CAST ANNOUNCED

Phillips Holmes and Anita Page will have the leading roles in “Night Court,” the story by Mark Hellinger and Charles Beahan. Other members of the cast so far selected include Walter Huston and Lewis Stone. W. S. Van Dyke is directing. Holmes has appeared in such films as “The Broken Lullaby,” “Two Kinds of Women” and “An American Tragedy.”




RETURNS TO PICTURES

Polly Walker, former Broadway musical comedy favorite, has returned to RKO-Radio Pictures studios where she made her film debut in “Hit the Deck.” Her contract was purchased from Warner Brothers.




ADDED TO CAST

Nils Asther has been added to the cast of “The Truth Game.” Robert Montgomery is the star of this adaptation of Ivor Novello’s stage play and in the supporting cast are Nora Gregor, C. Aubrey Smith, Heather Thatcher and Edward Everett Horton.




THEY GET THAT WAY

Debuting as a relator of funny stories this week is Fredric March, with one about a fellow trying to sleep while through the walls of his apartment came the sounds of a party next door. At 2 a.m. he registered a hint by pounding on the wall. “Heavens,” came a feminine voice, “what at terrible hour to be hanging pictures.”




CHARACTER ACTOR BUSY

Russell Hopton, the young character actor who appears with Ben Lyon and Constance Bennett in “The Challenger” (temporary title) is one of the busiest actors in Hollywood. He has appeared recently in six important productions.




HOT NEWS

Universal has decided to use the original title of Emile Gauvreau’s book, “Hot News,” for the picture referred to in the Universal studios as “Ambition.” “Hot News” as a book ran into many editions in this country and has been reproduced in 14 foreign languages. Three million copies were printed in Russia alone. “Hot News” features Charles Bickford, Rose Hobart and Pat O’Brien.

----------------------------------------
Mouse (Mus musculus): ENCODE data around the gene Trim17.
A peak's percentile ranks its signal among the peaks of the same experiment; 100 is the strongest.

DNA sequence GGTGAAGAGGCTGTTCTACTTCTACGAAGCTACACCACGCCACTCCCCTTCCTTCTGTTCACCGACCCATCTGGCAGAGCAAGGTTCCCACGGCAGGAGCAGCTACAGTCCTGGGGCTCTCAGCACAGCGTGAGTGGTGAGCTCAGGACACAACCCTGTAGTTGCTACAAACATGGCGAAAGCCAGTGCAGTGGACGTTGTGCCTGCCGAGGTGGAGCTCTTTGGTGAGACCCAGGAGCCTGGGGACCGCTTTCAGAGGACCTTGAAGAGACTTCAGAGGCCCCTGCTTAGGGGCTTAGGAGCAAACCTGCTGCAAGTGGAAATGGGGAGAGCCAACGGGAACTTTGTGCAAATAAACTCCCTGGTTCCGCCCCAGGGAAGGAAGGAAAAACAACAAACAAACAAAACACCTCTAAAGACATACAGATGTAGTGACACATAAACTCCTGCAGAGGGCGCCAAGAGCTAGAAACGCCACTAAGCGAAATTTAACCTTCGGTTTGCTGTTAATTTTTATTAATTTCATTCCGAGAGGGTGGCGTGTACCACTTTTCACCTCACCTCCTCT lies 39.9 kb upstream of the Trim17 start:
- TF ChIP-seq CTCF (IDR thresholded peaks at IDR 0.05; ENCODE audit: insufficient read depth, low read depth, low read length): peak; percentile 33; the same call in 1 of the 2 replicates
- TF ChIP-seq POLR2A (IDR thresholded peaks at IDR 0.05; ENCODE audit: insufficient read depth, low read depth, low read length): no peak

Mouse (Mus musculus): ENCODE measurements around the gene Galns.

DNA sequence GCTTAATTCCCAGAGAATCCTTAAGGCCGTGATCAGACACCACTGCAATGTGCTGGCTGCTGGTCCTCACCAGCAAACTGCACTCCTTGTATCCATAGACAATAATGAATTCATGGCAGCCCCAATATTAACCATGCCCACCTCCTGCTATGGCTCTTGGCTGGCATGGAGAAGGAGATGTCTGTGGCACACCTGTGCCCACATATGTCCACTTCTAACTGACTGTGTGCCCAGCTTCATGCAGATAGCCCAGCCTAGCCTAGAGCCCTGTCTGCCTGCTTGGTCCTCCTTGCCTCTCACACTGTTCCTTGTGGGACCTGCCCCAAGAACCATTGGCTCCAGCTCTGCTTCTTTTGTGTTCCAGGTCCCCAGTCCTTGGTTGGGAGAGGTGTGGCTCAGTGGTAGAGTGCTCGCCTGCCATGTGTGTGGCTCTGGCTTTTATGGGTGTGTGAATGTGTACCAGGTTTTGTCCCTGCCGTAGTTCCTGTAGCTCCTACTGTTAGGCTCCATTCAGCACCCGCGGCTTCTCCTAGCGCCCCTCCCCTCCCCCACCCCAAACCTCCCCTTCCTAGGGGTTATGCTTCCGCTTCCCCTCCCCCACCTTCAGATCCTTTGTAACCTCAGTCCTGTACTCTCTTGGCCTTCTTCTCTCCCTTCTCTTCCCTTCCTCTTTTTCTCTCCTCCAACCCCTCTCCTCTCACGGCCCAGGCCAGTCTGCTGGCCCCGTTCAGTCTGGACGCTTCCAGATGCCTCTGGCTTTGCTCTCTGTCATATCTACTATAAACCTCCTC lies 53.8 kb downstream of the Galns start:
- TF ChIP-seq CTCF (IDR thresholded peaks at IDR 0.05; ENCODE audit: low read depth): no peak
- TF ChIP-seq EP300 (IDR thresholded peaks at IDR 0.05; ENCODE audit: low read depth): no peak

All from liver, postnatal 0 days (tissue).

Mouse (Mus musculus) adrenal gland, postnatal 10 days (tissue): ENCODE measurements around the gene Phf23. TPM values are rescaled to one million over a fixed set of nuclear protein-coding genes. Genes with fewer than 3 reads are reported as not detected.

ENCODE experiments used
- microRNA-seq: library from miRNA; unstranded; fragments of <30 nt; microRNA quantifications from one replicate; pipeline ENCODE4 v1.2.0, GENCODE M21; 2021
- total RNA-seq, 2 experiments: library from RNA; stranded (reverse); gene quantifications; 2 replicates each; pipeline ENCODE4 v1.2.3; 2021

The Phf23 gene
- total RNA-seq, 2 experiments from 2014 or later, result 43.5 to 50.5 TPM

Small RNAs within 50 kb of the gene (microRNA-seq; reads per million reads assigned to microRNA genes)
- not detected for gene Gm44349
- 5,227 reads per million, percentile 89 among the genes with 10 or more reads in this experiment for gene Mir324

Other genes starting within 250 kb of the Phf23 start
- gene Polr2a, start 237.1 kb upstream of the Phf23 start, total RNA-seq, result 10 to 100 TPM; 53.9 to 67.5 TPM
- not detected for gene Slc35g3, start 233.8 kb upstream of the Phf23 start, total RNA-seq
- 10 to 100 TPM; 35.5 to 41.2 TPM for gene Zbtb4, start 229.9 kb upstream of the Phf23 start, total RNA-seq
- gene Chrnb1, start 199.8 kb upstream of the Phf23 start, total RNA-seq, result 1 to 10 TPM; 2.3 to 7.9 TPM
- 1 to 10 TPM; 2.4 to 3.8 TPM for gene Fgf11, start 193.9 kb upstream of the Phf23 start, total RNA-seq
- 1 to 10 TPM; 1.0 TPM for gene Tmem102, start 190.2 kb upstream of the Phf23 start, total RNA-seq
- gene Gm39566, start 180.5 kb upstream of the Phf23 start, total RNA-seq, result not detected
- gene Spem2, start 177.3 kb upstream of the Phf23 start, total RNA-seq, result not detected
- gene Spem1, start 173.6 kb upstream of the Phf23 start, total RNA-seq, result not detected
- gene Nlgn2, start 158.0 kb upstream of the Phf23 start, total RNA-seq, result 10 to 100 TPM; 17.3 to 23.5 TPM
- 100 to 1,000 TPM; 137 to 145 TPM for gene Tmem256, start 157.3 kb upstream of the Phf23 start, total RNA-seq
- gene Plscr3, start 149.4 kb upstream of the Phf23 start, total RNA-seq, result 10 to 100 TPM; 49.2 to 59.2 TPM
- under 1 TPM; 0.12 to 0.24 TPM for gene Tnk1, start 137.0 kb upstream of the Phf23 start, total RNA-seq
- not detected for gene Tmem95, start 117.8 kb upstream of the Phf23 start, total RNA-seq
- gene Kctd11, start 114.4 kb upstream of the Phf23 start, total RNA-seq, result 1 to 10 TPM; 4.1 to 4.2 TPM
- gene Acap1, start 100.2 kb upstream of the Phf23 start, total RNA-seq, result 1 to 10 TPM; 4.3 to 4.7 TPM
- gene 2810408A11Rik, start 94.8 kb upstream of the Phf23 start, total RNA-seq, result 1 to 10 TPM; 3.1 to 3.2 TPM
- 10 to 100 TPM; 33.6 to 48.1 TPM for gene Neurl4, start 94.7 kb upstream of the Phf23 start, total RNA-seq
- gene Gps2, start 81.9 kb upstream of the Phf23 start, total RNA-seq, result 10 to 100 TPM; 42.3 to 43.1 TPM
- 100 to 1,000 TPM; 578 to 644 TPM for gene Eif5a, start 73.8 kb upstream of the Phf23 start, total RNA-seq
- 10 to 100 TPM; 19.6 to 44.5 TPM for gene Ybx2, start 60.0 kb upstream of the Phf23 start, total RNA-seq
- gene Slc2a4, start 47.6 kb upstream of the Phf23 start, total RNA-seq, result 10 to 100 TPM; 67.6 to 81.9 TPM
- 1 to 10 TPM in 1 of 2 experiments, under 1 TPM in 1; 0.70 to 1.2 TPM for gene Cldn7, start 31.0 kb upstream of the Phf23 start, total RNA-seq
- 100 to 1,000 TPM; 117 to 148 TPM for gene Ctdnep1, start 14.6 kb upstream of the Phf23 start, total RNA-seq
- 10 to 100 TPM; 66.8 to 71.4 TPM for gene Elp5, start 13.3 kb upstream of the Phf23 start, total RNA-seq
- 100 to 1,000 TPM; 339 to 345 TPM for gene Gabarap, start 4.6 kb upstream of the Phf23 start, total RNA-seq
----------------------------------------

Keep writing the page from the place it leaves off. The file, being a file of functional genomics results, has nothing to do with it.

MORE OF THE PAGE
NEW FERBER FILM

Edna Ferber, whose value to moving pictures was so materially increased by “Show Boat” and “Cimarron,” will have another 10-strike when Universal produces her story, “Glamour.” Contracts for this story, now in Cosmopolitan Magazine, were signed last week and already Dwight Taylor, son of Laurette Taylor, is adapting it to the screen as one of Universal’s pictures for next year.

HEADACHES

Deciding on a film title brings more headaches than exultations. Each studio has a title-searching department. The reason, according to B. P. Schulberg, Paramount executive, is that a title needs to meet many requirements; it must fit the story, intrigue, allure, arouse curiosity, indicate story type, and still be concise.

3 comments:

Lolita said...

I adore your blog! This is so entertaining. Small pieces of history that you can put into historical context for yourself. Facinating!

Cliff Aliperti said...

I just want to echo Lolita and saying how fantastic this is! I found your blog through another classic film site and have been putting your links out on Twitter since doing so, you deserve all the traffic you can get!

Looking forward to tomorrow...from yesterday!

Thanks,Cliff

GAH1965 said...

Thanks very much for the compliments. I really enjoy researching and creating it and find the information fascinating as well.

I've been particularly interested to see how much the silent stars were still present in the news at this time, when today we tend to think of the "silent era" as one thing and the "golden age of Hollywood" as another. Yet here's Betty Bronson and Joan Bennett running into each other on their honeymoons. Today it seems like two separate eras collided, but of course their careers peaked only about a decade apart so of course they would have overlapped and traveled in the same circles.